.class {   body & {     foo: bar;   } } 

When the above code is compiled, it will produce the following result:

 body .class {   foo: bar; } 

You can even prepend the first block of the code using the html or body tag. But, it would be better to use something more specific that can be reflected on all your pages like .page, , and many more. For instance, Sass lets you prepend with a selector within a variable, so that you can easily make changes to it in the future. In addition, for large-sized projects, you can choose to create a set of prepending selectors having different weights:

	 $  prepend1: "html &"; $  prepend2: "#wrapper &";   .selector {   #{$  prepend1} {     background: #cacaca;   }   #{$  prepend2} {     background: #fefefe;   } } 

The result of the above code will be:

 html .selector {   background: #cacaca; } #wrapper .selector {   background: #fefefe; } 

Outcome:
So, if you’ll prepend an existing selector with, let’s suppose, a type selector then the specificity will be 0,1,1. And prepending the selector with an ID will result in a specificity: 1,1,0.

But there is a disadvantage of using this hack: in the case of prepending something with an already heaviest selector (e.g. #wrapper), you won’t be able to override it and rather will have to create a new heavier selector. But, this may not always be possible.

Hack 3 – Self-chained selectors

Although, the above hack that suggested prepending a selector with something is useful, but it isn’t an expandable solution – you may feel restricted when finding ways to target a parent. Plus, prepending over one selector, i.e. the heaviest one in your code will limit your options needed to overcome a specificity problem in the future.

Thankfully, the front-end community has once again made a worthy contribution by introducing the feature that requires self-chaining a (child) selector to bump up specificity.

Both prepending a selector feature and self-chained selectors work with ids, classes, and attribute selectors. The difference between the two is that the latter doesn’t work with type selectors. In fact, the self-chained selectors feature perfectly suits the CSS codebase that mostly use classes to style the contents of the CSS, as it provides a scalable way to override any type of selector.

Furthermore, the same selector can be chained to itself several times using the parent reference selector, as shown in the code below:

	 .selector {   &#{&} {     background: #cacaca;   }   &#{&}#{&} {     background: #fefefe;   } }  .selector.selector {   background: #cacaca; } .selector.selector.selector {   background: #fefefe; } 

This code can be a bit difficult to grasp in the beginning, and so, you can use a mixin instead to bump each selector specificity iteratively:

	 @mixin specificity($  num: 1) {   $  selector: &;   @if $  num > 1 {     @for $  i from 1 to $  num {       $  selector: $  selector + &;     }     @at-root #{$  selector} {       @content;     }   }   @else {     @content;   } }   .selector {   @include specificity(2) {     background: #cacaca;   }   @include specificity(3) {     background: #fefefe;   } }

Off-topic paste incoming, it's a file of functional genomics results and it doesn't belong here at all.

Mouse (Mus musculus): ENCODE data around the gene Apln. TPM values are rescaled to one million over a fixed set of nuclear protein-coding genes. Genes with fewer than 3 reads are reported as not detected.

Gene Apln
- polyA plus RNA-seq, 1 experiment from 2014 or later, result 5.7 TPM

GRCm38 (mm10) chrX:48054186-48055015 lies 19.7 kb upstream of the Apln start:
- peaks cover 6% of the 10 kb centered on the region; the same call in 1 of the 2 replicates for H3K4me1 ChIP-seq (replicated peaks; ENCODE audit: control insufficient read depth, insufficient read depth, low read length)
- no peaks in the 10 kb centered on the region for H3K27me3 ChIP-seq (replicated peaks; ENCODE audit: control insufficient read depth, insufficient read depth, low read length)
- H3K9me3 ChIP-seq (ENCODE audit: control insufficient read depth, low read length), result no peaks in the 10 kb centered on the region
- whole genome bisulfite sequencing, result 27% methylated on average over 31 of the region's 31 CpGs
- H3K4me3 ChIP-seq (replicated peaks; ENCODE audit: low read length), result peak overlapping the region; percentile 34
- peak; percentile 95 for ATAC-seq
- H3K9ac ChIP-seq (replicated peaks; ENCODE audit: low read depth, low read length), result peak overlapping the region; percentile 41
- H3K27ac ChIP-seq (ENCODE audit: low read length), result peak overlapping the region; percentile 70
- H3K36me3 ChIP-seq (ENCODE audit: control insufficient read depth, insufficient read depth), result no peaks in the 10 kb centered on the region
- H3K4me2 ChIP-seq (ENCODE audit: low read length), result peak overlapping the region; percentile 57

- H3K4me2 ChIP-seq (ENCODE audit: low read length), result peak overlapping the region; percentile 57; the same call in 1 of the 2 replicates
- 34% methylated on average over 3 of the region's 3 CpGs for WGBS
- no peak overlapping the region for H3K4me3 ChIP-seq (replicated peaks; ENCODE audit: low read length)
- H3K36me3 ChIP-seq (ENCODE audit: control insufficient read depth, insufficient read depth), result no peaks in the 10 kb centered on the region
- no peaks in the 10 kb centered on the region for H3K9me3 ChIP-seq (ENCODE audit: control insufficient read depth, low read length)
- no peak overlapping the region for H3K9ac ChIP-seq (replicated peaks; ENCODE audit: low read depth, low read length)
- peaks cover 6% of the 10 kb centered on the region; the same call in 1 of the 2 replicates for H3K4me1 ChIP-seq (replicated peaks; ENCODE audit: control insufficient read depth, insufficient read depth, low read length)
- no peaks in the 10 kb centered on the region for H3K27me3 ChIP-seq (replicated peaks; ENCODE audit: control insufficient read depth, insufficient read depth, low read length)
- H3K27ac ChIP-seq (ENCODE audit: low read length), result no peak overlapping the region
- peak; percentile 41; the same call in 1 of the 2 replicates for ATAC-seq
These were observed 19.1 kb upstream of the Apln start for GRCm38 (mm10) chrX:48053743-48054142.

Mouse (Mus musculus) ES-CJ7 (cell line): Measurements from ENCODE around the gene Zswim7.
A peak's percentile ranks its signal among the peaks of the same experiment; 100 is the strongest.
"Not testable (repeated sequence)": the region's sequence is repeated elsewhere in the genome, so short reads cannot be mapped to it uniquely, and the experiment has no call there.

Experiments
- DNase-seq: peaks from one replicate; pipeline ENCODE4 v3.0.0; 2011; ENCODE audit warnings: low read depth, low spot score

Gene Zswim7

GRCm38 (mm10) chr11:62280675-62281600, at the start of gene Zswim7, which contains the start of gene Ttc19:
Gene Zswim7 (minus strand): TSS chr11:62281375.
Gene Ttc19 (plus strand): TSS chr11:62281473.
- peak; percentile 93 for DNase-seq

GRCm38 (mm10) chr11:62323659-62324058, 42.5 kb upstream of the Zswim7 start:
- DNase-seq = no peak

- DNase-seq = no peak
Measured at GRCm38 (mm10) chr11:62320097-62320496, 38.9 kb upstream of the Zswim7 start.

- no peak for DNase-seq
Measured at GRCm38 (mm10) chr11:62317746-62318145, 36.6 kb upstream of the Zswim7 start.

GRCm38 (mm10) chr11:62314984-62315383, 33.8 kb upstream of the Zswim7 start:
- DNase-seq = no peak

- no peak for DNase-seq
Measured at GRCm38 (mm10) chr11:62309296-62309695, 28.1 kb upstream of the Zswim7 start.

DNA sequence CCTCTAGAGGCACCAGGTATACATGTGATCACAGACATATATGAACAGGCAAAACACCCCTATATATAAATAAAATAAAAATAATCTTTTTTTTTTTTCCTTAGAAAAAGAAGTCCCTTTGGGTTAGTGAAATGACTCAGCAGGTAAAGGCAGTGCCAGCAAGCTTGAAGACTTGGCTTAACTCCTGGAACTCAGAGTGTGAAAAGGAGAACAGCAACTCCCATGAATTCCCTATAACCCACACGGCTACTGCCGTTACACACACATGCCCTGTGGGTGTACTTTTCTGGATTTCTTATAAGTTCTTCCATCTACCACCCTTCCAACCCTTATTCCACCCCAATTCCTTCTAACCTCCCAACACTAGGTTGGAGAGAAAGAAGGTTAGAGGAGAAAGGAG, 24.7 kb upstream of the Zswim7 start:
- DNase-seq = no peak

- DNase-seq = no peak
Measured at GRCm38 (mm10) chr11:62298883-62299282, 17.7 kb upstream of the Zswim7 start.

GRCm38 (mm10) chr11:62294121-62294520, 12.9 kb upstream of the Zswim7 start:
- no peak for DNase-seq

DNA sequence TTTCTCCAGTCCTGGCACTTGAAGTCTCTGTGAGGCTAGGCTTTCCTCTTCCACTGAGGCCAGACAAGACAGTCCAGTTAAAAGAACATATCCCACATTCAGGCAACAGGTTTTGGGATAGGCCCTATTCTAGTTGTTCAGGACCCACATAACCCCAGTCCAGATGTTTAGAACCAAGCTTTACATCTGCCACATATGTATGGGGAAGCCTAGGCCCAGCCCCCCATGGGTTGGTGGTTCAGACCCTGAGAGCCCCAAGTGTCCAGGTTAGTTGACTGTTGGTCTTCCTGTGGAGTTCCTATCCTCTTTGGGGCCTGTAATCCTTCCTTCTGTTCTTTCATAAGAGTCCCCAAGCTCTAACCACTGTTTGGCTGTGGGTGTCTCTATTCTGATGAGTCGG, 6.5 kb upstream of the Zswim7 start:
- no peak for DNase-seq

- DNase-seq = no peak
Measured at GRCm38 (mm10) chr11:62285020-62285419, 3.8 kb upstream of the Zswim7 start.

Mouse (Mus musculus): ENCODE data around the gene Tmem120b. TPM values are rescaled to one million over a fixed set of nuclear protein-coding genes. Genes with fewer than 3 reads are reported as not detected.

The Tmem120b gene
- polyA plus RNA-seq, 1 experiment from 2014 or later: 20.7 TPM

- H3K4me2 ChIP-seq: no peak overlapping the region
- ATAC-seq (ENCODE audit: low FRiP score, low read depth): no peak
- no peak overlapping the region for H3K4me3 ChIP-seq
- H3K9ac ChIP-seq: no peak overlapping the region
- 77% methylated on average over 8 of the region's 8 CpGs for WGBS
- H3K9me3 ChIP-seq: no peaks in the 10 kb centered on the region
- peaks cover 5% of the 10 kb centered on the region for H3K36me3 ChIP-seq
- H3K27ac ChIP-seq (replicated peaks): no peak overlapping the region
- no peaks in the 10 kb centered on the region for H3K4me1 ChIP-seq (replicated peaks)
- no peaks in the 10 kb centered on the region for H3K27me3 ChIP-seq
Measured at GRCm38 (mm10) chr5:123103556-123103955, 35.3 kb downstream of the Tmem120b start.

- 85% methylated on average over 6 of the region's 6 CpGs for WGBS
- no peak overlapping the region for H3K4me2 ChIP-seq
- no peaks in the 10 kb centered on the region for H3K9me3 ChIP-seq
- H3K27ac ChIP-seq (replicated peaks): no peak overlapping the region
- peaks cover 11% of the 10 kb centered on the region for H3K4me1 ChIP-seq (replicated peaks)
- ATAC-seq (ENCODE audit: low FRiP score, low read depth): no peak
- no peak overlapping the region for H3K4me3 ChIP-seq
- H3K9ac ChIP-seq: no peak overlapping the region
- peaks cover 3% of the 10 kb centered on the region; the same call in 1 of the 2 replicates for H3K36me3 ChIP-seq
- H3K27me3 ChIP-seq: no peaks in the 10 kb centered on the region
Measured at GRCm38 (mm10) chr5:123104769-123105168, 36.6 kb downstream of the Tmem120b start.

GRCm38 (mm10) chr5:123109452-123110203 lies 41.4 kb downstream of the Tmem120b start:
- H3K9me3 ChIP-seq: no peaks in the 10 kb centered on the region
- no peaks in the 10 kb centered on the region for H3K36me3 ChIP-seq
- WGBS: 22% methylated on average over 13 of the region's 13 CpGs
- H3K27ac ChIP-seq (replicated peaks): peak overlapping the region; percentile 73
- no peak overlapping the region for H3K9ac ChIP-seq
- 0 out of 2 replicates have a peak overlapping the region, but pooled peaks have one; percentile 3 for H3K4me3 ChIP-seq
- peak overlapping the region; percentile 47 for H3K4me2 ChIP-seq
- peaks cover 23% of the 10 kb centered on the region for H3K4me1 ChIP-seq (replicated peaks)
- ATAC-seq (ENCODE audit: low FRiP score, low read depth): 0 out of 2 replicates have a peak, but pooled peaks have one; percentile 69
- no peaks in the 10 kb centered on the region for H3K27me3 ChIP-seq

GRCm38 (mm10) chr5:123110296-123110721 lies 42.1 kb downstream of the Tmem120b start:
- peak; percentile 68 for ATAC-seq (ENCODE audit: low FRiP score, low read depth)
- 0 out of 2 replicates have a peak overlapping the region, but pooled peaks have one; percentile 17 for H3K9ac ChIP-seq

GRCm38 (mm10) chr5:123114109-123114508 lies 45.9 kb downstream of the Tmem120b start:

Resulting in the following CSS:

	 .selector.selector {   background: #cacaca; } .selector.selector.selector {   background: #fefefe; } 

Outcome:
Self-chaining the selectors (using classes) will increment their specificity from 0,1,0 to 0,2,0 to 0,3,0 to 0,4,0 and so on.

Conclusion

Have you been battling with selector specificity issues when working on CSS? Then, hopefully this post will prove a handy guide for you.

In essence, using the hacks as discussed above to increase the specificity will make the selectors more specific and easier to understand. In fact, they’ll prove more useful compared to using any dev tools to check whether the styles in your CSS have been overridden by any other style, because of some unknown reason.


Onextrapixel – Web Design and Development Online Magazine

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V&A and Proud

The sun is shining and the V&A’s rainbow flag is up and flying for the weekend ahead!

The sun is shining and the V&A’s rainbow flag is up and flying for the weekend ahead!

I’ve just got back to my desk having thoroughly enjoyed one of today’s LGBTQ Gallery Tours. These were additional tours specially organised in recognition of tomorrow’s Pride in London parade.

It was really great to see so many people there. As we first gathered, I counted about 100 of us somewhat taking over the Main Entrance, so it was a good job that our guides Dan, Tony and Glynn were able to divide us into three groups to navigate the many galleries as we explored a range of LGBTQ-related objects on display. Given the incredible weather outside and the tempting, cooling waters in the Madejski Garden, I was particularly pleased to see so many people opting to instead join us indoors!

One of the objects we looked at in Tony’s group was the rather magnificent cast of Michelangelo’s David (and his fig leaf!). This was particularly apt as for this weekend the V&A are currently sporting this android avatar as part of the #andproud campaign.

 

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For those of you in London tomorrow, do remember that the LGBTQ Gallery Tours will also be taking place again at 4pm.

Happy Pride!